First calculate the number of floorboards you require. Use a metric measuring tape/ruler to measure the total width of the room; divide it by the width of a floorboard, and check how many complete rows of floorboards will be used for the room. Ensure the last row of boards is sufficiently wide (see Second floorboard, second row) Remember the expansion gaps. In order to get a floor that meets the qualities of the range, alternate the floorboards from different packages during installation.
Installation of traditional glue groove system product
Open 3 – 4 packages simultaneously, so that you can install the floorboards in the desired sequence. Each floorboard is unique.
Place the grooves of the first floorboards against the walls and glue the floorboards of the first row to each other from the end groove and tongue mechanisms only. Leave expansion gaps of approx. 10mm longitudinally from the wall.
If the wall is straight, you can place wedges between the wall and row of floorboards, once you have installed 3 rows of floorboards (Figure 2). If the wall is crooked (e.g. old homes), work the shape of the first row of floorboards, so that the installation is aligned as desired. Apply a sufficient amount of PVAC glue to the edge of the groove that is below the surface (Figure 3) and press the floorboards together. All side and end connections must be pressed tightly together. Immediately wipe the glue squeezed to the surface off using a wet cloth.
Tighten the last floorboard of the row (end connection) using a pull bar, when the glue is still elastic (Figure 4). Always start a new row of boards using the sawed off piece of the previous row. This allows you to minimise scrap waste during installation. Install the floorboards so that the connection seams of adjacent floorboards are at least 50cm apart. Using a tapping block, tap the floorboards into place with solid taps on the tongue side of the board starting from the free end of the floorboard and proceeding toward the end connection of the floorboard. This prevents gaps at the end connections of the floorboards (Figure 5). Exercise caution not to damage the surface of the floorboard when using the tapping block.
Allow the glue of the three first rows to dry for approx. 2 hours, in order to create an even start for the following rows (Figure 6). After this, install the rest of the floorboards. Saw the final row of floorboards to the required width (Figure 7). Keep in mind that the distance from the wall must be approx. 10mm. Use the pull bar to tighten the floorboards into place (Figure 8). Allow the glue to dry for 12 hours (Figure 9) prior to removing the wedges (no later than 24 hours after installation) and then install the skirting boards.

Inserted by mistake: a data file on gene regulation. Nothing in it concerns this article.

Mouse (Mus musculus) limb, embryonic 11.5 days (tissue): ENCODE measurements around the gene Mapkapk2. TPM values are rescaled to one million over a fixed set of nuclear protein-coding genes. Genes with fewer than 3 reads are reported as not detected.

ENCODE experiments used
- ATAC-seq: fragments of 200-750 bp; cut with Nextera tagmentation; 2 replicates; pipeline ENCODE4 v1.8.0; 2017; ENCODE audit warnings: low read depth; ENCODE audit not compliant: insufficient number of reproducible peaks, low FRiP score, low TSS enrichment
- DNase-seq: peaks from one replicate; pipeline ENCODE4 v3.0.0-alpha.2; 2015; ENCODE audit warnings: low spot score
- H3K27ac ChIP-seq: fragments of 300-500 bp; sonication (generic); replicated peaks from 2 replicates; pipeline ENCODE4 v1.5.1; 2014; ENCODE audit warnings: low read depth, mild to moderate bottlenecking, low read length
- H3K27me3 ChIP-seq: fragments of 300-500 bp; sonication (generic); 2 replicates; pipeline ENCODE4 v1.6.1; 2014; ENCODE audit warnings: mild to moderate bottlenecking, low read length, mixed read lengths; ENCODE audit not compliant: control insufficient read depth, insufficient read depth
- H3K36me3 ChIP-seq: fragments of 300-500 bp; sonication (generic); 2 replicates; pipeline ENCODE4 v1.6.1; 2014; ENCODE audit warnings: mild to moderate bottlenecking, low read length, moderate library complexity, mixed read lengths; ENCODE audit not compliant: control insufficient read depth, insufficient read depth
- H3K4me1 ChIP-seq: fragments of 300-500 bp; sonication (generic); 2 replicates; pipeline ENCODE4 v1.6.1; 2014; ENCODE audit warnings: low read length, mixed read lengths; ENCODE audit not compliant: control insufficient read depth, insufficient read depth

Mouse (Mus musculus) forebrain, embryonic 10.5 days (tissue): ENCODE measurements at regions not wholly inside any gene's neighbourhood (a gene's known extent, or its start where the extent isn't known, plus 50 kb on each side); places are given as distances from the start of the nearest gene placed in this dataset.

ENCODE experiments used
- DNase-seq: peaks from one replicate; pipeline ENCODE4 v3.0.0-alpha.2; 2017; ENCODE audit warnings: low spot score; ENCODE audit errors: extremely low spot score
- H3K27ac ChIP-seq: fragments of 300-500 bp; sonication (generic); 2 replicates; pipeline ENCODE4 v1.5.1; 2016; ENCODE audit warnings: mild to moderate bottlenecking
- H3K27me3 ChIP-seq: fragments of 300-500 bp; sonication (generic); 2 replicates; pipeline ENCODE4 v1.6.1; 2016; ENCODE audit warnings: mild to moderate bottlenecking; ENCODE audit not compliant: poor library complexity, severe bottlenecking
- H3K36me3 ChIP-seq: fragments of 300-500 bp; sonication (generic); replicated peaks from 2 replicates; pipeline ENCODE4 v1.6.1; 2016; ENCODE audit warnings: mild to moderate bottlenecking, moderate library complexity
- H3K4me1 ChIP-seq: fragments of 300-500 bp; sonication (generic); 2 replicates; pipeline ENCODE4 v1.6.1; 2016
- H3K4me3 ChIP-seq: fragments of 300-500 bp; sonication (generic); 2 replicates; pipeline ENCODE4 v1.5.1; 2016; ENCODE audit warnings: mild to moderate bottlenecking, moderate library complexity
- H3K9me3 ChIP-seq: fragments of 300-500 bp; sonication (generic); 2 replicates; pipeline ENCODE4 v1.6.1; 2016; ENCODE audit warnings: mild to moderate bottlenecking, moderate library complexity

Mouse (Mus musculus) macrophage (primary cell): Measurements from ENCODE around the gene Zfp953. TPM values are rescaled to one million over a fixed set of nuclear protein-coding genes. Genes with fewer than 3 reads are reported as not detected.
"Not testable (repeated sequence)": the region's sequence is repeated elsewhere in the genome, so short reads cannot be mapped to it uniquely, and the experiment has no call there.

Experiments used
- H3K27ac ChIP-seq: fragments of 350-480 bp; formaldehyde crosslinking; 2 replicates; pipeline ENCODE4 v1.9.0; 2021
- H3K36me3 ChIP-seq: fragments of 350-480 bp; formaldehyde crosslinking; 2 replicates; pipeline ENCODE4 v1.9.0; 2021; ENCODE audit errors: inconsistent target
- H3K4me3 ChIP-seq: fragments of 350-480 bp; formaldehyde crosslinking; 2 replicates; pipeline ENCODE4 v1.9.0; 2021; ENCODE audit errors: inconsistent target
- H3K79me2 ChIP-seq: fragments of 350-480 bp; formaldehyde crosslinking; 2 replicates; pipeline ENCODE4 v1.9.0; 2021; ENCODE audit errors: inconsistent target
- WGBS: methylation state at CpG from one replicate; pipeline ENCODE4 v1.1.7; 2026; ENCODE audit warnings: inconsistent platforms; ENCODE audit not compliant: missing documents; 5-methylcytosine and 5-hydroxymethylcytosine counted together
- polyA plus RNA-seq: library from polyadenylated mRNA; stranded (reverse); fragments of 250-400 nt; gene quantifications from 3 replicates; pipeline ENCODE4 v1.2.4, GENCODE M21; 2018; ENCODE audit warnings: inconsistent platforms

If ducts have been installed in front of the wall, a hole must be drilled into the floorboard in question. The hole should be 20mm larger in diameter than the duct, so that the floor has sufficient room for movement. First mark the point where the duct is to go through the floorboard. Then drill appropriate holes for the ducts and saw the pieces off (Figure 10). Reattach the pieces when the floorboard is in place.
Door openings and doorframes
Saw the doorframes shorter so that the parquet board to be installed can barely fit underneath it (Figure 11). Do not forget to leave an expansion gap.
Avoid installing floorboards crossways in narrow corridors, if possible. When it is unavoidable, however, reduce the ‘tension’ of the floorboard by sawing a groove through bottom grid of the board in a 45 °angle (no deeper than a 6mm cut). At least every third row of floorboards must be installed so that the boards have been extended.
Install the skirting boards into place to cover the expansion gaps. Skirting boards are attached to the wall only, not to the floor.